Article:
83404581Massage therapy continuing education providers and educators are celebrating the passage of a bill by the New York State Senate last week. The bill reverses the requirement that continuing education providers be licensed as massage therapists in the state in order to teach there. The bill is now on the desk of Gov. Andrew M. Cuomo, awaiting his signature.

“This is good news for all New York massage therapists,” said Alliance for Massage Therapy Education President Pete Whitridge, L.M.T. “The previously restrictive statutory wording prevented New York massage therapists from learning hands-on skills from some of the country’s finest continuing education providers.”

A law requiring New York massage therapists to earn CEUs went into effect in January 2012, and included the mandate that CEU providers be licensed in the state. This meant unlicensed CEU providers could speak to students, but a teaching assistant licensed in the state had to provide all hands-on demonstrations.

This was both cumbersome and costly to coordinate, according to New York State Society of Medical Massage Therapists (NYSSMMT) President Denise Williams, L.M.T. The NYSSMMT encouraged its members to become knowledgeable about the bill and comment on it, Williams said.

Massage therapists, massage schools and continuing education providers have all been hampered by the law.

For more than two years, New York’s massage therapists have not been able to learn from many top CEU providers, said Thomas Myers, founder and director of Kinesis, which offers continuing education in fascial anatomy and technique and is headquartered in Maine. “On the one hand, the high standards to which New York holds its therapists in terms of education has had a positive effect on the whole country—[but] on the other, unnecessarily restricting the ability of New York therapists to get further training from outside of New York deprives therapists the diversity of education that enlivens the profession within the state,” he said.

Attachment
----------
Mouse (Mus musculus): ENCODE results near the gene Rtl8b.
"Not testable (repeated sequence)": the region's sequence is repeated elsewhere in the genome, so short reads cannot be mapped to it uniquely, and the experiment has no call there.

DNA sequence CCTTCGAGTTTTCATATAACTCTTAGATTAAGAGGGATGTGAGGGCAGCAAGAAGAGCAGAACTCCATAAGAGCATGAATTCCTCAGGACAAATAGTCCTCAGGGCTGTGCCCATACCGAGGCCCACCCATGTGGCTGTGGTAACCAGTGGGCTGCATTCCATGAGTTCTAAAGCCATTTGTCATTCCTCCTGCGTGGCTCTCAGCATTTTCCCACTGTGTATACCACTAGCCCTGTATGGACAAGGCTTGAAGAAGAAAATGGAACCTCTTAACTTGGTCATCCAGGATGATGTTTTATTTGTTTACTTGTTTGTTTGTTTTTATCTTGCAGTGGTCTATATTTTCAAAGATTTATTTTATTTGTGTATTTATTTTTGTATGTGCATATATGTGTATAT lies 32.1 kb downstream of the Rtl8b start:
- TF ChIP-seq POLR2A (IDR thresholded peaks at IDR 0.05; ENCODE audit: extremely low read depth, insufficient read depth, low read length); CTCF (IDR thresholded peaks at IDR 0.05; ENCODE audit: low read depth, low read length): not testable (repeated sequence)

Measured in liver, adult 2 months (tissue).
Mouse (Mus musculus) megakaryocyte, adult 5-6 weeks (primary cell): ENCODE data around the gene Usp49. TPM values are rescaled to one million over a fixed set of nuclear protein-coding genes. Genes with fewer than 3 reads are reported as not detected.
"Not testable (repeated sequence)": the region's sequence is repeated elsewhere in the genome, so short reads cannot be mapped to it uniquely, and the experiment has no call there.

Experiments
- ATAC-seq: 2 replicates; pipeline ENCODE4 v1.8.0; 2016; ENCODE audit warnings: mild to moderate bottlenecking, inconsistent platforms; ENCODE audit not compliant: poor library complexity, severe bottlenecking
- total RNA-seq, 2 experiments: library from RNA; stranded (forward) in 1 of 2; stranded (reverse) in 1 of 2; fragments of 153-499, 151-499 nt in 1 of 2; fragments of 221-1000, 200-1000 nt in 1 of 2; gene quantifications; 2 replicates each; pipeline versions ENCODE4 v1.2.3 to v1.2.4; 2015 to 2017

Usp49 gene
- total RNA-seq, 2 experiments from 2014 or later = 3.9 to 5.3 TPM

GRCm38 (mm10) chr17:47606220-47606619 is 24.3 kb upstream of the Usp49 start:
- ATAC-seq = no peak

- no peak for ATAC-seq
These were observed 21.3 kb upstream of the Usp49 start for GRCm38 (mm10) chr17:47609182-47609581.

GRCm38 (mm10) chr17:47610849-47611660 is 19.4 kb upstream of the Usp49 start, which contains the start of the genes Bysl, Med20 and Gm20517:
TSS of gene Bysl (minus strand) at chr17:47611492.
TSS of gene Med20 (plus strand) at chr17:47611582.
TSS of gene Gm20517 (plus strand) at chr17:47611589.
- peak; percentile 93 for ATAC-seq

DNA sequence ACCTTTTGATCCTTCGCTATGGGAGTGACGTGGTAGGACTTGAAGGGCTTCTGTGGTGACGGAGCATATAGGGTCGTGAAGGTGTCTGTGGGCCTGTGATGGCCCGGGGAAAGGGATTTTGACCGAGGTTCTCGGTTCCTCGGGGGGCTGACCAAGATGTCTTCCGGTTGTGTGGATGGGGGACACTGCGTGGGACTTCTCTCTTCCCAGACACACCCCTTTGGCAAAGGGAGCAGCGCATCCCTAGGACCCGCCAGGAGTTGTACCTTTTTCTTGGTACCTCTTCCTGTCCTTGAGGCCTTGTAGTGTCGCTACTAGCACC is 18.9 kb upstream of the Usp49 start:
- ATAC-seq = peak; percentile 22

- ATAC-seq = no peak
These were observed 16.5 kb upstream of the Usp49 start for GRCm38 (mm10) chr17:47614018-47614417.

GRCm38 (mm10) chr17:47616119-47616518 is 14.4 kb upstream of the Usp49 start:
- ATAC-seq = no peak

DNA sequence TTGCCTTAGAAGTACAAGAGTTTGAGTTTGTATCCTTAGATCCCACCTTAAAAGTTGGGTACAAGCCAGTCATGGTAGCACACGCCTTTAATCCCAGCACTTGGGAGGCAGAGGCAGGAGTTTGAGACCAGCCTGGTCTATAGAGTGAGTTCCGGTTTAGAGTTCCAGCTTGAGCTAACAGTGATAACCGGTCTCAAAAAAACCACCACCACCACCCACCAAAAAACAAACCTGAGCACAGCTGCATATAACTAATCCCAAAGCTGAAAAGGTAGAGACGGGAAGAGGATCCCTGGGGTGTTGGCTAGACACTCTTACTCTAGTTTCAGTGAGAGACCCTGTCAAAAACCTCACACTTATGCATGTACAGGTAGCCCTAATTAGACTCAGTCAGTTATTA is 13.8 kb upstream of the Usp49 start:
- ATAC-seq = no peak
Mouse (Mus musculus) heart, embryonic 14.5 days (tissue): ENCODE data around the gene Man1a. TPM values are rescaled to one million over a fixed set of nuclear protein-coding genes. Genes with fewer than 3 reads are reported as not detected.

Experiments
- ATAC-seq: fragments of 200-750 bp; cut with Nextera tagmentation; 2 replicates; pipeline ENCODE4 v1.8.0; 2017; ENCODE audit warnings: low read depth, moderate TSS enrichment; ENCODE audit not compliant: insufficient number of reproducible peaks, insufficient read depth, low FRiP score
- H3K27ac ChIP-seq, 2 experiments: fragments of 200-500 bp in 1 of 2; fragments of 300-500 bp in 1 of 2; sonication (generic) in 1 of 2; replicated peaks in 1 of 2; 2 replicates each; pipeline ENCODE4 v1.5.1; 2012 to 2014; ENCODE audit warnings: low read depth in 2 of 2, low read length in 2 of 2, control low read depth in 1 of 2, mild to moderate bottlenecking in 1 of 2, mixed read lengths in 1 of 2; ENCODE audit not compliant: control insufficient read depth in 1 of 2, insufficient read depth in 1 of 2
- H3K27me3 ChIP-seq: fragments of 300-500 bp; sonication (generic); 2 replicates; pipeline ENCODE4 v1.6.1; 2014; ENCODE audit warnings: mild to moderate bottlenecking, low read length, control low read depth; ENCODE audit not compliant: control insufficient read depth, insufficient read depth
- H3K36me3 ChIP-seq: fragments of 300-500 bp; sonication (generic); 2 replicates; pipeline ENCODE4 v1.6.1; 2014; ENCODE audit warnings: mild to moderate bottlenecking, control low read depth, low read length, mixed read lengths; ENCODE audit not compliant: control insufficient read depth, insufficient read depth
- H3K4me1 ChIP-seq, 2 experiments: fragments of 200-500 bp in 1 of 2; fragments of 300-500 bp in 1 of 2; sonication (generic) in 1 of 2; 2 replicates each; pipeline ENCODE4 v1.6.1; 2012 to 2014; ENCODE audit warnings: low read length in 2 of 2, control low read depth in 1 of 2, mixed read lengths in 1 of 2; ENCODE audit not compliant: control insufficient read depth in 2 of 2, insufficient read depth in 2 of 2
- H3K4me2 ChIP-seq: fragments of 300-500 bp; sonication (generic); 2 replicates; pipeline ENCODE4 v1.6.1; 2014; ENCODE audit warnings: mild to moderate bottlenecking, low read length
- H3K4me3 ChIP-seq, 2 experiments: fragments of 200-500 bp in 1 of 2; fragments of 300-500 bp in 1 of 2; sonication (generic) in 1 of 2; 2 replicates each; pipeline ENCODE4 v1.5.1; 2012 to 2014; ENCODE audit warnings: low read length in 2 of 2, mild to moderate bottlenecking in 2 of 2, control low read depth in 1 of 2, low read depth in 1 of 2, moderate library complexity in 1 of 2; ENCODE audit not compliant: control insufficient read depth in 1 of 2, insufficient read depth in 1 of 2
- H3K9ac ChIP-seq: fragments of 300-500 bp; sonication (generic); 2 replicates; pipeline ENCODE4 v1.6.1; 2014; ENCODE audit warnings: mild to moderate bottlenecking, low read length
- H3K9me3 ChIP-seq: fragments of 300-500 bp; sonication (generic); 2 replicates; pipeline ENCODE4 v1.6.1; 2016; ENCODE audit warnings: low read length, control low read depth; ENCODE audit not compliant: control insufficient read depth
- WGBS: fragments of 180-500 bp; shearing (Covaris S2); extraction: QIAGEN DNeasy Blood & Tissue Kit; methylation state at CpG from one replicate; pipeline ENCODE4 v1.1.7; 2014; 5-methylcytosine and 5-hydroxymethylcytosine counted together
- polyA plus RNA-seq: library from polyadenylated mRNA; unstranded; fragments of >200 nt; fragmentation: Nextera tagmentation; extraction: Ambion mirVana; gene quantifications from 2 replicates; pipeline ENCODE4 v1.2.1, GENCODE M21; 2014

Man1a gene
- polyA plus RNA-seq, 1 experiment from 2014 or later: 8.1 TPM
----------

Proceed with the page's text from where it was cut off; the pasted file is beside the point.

Genevieve Reiter, chair of the massage program at New York College of Health Professions, with campuses in Syosset and New York City, said she is “thrilled” by the passage of the bill, “because in my opinion there are many people out there who have written books and are experts in the field and have been doing this for years—and we have been prohibited from learning from them.”

Continuing education provider Whitney Lowe, founder and director of the Orthopedic Massage Education & Research Institute, headquartered in Oregon, said he has been frustrated “by the limitation in New York State that prohibited out-of-state instructors from demonstrating hands-on techniques in the classroom.

“I’m not sure how this original legislation got started, but it is very relieving to see it finally coming to an end,” Lowe added.

Assuming that Gov. Cuomo signs the bill—and Williams said there is no foreseeable reason he would not, as the Senate passed the bill almost unanimously—continuing education providers will be back in business in New York soon, according to Pat Mayrhofer, founder and president of Nature’s Stones Inc., a continuing education provider based in Pennsylvania. “Many of the top instructors in this country travel to many states to teach their passion,” she said. “Now they can include New York.”

 Karen Menehan is MASSAGE Magazine’s editor in chief.